Are athletes obsessed with working out?
Parents and peers will often say that working out can definitely be an addiction and athletes are beginning to take working out way too far.
However, a couple of athletes in particular believe “there is no such thing as pushing yourself too far when you want to get gains.”
Katie Hollar, soccer player, said that “Practices are demanding because the coaches just want us to get better… Hard work pays off, it sucks but it’s worth it.”
Working out is healthy and often times requested by doctors, but is there a limit to when teen athletes should cut down?
Max Rosario, track, wrestling and football player, said that “The grind never stops.”
Some of Rosario’s friends even said that he is obsessed with working out. Rosario denies that he obsessed but does admit to working out twice a day for 1-2 hours each workout, besides on weekends which he limits to once a day.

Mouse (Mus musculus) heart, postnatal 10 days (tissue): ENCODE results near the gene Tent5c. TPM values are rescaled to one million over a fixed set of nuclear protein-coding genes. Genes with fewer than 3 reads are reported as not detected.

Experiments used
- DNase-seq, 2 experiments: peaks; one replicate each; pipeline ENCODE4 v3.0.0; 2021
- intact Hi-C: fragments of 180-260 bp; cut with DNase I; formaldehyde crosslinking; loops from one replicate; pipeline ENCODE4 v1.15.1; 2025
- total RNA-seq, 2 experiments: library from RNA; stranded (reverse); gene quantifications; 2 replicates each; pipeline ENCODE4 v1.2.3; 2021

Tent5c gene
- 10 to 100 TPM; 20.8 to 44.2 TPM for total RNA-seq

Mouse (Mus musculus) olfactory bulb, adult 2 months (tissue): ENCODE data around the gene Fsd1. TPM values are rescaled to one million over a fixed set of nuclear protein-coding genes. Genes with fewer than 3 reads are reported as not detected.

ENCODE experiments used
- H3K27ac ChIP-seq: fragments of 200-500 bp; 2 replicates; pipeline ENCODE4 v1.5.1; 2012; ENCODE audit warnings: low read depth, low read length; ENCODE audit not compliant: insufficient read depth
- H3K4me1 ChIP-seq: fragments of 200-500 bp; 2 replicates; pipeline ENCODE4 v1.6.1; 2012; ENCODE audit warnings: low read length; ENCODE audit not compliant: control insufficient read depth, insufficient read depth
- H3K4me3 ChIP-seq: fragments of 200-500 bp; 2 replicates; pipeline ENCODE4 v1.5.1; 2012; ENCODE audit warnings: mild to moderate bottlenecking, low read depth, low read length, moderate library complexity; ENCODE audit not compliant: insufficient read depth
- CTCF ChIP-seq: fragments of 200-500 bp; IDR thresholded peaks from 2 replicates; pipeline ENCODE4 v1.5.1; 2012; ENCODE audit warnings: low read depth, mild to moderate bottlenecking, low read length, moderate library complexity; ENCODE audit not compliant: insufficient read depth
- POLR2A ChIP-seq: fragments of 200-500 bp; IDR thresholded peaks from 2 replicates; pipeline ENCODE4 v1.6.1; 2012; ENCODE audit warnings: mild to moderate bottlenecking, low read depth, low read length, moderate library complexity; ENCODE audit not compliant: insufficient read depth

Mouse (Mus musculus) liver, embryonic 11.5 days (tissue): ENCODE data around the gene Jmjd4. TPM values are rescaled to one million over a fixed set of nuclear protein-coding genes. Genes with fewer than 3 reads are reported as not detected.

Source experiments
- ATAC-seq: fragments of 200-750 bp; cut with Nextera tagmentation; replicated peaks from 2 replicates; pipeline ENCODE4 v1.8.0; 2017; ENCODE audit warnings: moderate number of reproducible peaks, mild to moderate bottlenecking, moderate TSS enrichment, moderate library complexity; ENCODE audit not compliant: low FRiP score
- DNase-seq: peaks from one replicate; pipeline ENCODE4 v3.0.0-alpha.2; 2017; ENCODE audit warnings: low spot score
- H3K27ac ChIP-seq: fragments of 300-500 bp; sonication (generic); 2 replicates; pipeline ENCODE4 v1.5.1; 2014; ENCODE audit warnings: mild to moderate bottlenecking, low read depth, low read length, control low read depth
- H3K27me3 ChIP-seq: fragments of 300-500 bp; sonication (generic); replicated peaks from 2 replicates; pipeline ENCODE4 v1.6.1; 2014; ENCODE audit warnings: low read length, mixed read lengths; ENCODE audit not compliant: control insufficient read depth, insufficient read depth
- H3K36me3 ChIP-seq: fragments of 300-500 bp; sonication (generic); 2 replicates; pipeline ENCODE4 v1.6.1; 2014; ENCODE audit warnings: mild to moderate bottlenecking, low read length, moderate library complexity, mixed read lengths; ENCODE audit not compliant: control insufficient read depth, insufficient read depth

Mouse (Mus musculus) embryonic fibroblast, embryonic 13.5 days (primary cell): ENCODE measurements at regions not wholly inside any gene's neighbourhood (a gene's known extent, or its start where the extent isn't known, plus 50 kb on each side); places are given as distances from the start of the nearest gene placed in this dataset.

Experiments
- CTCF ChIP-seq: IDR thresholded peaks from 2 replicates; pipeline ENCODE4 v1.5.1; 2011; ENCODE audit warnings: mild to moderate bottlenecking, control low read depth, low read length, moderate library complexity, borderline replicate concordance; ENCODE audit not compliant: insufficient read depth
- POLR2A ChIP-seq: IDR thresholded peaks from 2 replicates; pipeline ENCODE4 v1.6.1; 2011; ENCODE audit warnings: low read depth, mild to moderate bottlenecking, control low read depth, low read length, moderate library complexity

Rosario says he enjoys working out and that “Winners never quit and quitters never win.”
Brandon Mentore, a strength and conditioning coach, says that working out twice a day can “increase your likelihood for injury, disrupting sleep patterns, suppressing your immune system, and many other symptoms if you don’t take the time to recover appropriately.”
The debate on whether or not working out among teen athletes is too much, is ongoing and will continue to grow as the sport industry increases.
Hollar said that working out should be encouraged because “you feel so much better afterward.”